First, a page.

Ren­shaw hop­ing York­shire school­ing will help him to teach Eng­land a les­son

Si­mon Briggs re­ports on the Aus­tralia opener who learnt his game on the Sh­effield club scene

The Sunday Telegraph - Sport - - Football -

From Sh­effield to the Sh­effield Shield. It is the jour­ney taken by Matt Ren­shaw, the 21-year-old opener who will bat at No 1 in the Ashes. No 1 for Aus­tralia, that is. Mid­dles­brough-born Ren­shaw is the one who got away. English cricket can hardly com­plain about the de­fec­tion of a pint-sized wannabe. Our se­lec­tors have im­ported many an un­pol­ished di­a­mond from South Africa, from Tony Greig 45 years ago to Dawid Malan on this very tour. Other re­cruits, from Craig White to Sam Rob­son, have had Aus­tralian roots. When out­back-raised Mar­tin McCague ap­peared on the 1994-95 Ashes tour, he earned in­famy as “the rat who joined the sink­ing ship”.

But Ren­shaw swims against the tra­di­tional cur­rent. Be­fore his fam­ily set out for Aus­trala­sia, he spent a for­ma­tive sum­mer in the hot­bed of club cricket around South York­shire, where his fa­ther opened the bat­ting and his play­mates in­cluded Joe Root’s younger brother, Billy. “The other opener was Matt Root, Joe and Billy’s fa­ther,” Matt Ren­shaw’s dad, Ian, re­calls now. “We stole a lot of sin­gles but he was more ag­gres­sive.”

With two Bri­tish par­ents, young Matt could eas­ily have turned out as a so­lu­tion to Eng­land’s top-or­der woes. Or in­deed as a pro­fes­sional foot­baller, like his cousin Paul Wool­ston, 19, a goal­keeper at New­cas­tle United.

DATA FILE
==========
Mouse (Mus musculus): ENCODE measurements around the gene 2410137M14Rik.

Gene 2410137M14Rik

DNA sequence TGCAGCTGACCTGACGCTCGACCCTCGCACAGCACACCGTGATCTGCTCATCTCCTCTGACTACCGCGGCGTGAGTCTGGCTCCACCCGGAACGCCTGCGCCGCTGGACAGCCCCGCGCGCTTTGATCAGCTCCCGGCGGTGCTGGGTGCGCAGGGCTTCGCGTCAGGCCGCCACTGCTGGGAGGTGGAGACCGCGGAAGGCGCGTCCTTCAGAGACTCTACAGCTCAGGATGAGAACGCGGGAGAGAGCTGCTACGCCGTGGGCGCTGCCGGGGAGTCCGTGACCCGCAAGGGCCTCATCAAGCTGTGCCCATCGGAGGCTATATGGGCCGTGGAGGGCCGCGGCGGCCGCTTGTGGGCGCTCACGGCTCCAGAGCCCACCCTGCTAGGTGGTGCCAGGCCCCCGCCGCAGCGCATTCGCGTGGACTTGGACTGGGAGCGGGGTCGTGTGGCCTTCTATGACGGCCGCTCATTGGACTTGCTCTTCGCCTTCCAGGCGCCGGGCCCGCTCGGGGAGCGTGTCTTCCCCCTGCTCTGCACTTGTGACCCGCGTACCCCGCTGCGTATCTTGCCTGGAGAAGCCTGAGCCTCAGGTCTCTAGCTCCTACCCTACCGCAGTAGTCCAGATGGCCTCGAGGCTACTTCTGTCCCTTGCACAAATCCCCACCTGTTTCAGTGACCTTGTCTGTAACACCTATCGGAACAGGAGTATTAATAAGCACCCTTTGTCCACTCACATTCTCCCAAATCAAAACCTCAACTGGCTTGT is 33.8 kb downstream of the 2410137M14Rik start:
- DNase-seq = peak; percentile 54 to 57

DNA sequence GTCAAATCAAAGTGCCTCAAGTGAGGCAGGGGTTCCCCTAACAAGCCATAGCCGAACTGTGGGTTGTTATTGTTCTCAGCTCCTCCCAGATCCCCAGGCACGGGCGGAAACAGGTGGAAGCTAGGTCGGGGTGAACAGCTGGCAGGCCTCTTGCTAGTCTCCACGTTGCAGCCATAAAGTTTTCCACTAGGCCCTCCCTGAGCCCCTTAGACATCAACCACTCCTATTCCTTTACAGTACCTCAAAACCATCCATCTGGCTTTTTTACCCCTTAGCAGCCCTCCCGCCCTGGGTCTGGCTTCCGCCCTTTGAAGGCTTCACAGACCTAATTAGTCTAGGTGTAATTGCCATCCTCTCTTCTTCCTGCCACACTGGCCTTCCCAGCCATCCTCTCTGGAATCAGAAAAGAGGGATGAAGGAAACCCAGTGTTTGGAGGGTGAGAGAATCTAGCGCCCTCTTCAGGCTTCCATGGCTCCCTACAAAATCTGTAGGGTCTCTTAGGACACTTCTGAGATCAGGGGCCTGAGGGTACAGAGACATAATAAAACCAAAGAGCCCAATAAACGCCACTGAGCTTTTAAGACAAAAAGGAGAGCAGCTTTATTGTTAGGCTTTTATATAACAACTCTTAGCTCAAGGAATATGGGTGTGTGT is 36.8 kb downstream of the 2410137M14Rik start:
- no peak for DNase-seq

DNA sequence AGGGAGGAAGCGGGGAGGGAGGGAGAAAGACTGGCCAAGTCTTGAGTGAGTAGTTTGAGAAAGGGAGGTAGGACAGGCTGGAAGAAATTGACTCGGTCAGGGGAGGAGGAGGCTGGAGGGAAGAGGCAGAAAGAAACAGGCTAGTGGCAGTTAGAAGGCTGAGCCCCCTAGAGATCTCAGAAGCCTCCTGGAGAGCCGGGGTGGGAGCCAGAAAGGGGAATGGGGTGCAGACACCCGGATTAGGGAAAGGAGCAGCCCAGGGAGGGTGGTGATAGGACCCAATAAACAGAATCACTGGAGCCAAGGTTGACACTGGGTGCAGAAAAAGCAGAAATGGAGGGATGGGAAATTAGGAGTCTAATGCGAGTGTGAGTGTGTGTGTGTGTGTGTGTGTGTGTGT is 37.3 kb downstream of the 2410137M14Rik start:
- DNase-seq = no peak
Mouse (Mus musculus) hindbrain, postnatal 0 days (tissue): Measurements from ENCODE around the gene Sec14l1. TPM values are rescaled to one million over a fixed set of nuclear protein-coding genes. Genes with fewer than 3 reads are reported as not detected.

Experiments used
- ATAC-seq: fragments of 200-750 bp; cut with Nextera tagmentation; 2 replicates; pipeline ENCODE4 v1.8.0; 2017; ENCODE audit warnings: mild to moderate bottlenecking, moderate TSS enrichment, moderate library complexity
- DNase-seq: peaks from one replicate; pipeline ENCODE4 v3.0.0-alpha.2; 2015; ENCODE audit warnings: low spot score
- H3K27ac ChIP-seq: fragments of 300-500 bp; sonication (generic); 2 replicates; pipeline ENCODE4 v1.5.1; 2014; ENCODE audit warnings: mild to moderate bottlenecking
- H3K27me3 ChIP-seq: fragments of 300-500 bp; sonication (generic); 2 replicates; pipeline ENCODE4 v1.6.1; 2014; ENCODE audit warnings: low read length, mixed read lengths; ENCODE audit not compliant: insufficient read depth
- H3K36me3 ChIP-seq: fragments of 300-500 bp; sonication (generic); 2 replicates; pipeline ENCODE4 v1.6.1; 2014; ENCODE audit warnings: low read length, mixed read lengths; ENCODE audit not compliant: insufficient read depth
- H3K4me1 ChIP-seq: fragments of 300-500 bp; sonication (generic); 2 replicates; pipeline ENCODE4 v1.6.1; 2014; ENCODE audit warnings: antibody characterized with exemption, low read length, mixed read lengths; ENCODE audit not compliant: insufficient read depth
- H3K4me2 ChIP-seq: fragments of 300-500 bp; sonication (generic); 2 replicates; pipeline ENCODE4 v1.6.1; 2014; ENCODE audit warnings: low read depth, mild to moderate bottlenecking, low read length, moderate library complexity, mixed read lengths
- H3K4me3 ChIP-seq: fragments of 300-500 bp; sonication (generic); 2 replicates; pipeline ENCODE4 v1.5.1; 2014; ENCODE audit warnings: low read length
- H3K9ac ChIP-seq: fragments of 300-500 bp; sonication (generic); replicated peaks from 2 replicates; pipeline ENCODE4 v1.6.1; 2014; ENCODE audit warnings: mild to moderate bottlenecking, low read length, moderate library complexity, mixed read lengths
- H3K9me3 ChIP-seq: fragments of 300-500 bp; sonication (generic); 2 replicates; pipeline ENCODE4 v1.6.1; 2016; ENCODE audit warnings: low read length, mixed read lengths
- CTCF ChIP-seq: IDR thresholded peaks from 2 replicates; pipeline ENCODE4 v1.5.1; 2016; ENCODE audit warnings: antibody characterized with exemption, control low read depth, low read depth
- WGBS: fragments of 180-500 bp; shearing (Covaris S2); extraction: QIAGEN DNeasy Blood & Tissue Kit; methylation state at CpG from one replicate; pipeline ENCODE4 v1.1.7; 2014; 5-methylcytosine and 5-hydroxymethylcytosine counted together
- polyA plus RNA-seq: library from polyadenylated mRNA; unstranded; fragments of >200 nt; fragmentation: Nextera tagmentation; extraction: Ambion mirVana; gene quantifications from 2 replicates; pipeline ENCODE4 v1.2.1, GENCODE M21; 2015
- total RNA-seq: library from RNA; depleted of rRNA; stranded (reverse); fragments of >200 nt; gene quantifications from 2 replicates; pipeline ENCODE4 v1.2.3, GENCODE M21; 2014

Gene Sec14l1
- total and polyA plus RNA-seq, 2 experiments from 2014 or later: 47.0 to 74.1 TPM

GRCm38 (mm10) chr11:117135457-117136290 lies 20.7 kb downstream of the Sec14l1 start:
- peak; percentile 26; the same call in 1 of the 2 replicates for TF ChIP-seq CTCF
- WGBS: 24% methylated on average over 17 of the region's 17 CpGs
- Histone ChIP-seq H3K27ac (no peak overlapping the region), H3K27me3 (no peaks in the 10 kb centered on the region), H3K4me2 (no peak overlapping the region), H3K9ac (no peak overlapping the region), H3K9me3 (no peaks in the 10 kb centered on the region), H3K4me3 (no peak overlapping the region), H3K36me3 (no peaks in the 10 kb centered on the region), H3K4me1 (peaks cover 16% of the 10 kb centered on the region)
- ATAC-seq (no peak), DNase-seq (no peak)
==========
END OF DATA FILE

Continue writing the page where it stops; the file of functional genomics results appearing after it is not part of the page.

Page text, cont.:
Ren­shaw showed prom­ise in this field too, un­til he was 10, only for a tum­ble off his bike to sever his an­te­rior cru­ci­ate lig­a­ment and ef­fec­tively de­cide his sport­ing fu­ture. If we climb the Ren­shaw fam­ily tree, we find four sis­ters – the McIn­tyres, from North Shields – who all played hockey and squash. Matt’s mother, Ali­son McIn­tyre, met Ian when they were both study­ing phys­i­cal ed­u­ca­tion at Leeds Carnegie Univer­sity, and the cou­ple then be­gan their pere­gri­na­tions around the world. To­day Ian is a lec­turer at Queens­land Univer­sity of Tech­nol­ogy, spe­cial­is­ing in “skills ac­qui­si­tion and sports psy­chol­ogy”. He also runs coach­ing cour­ses on be­half of Cricket Aus­tralia.

“I moved to Sh­effield in 2000 to work at Hal­lam Univer­sity,” Ren­shaw Snr told The Sun­day Tele­graph. “That’s when I played my sea­son for Sh­effield Col­le­giate [the club that pro­duced not only Root but also Michael Vaughan, al­most two decades ear­lier]. But it didn’t last long be­cause some­body put a job on my desk that was based in Auck­land. Two months later we were mov­ing to New Zealand. Four years af­ter that, we were in Bris­bane.” Matt Ren­shaw’s skills have thus been honed in three coun­tries. More than any­thing, though, he is his fa­ther’s son. As Aus­tralia team-mate Us­man Khawaja told him: “You’re just your dad’s ex­per­i­ment.”

“My big thing is about how the en­vi­ron­ment shapes be­hav­iour,” Ian ex­plains. “For in­stance, if you hit a golf ball on the range and then take the same club on the course, your swing changes com­pletely. Which raises the ques­tion, why do we spend so much time on the range? The same thing is true of cricket nets, where you don’t see where the ball goes. So I would work with Matthew in the mid­dle, us­ing cones to mark the po­si­tion of field­ers. I’d have 70 or 80 balls in a bag and I’d send them down, bowl­ing an over of spin and then us­ing a dogth­rower to sim­u­late an over of seam and swing. The idea is to fo­cus on the out­come, not whether you’re hit­ting the ball with a high el­bow.”

His tech­niques are in­creas­ingly in de­mand. Only last week­end, he was at St George’s Park, near Bur­ton-onTrent, to give two pre­sen­ta­tions to the Eng­land and Wales Cricket Board’s coach­ing con­fer­ence. The sec­ond sketched out the wide va­ri­ety of tech­niques he and his son have used in train­ing. Young Matt has be­come a walk­ing case study.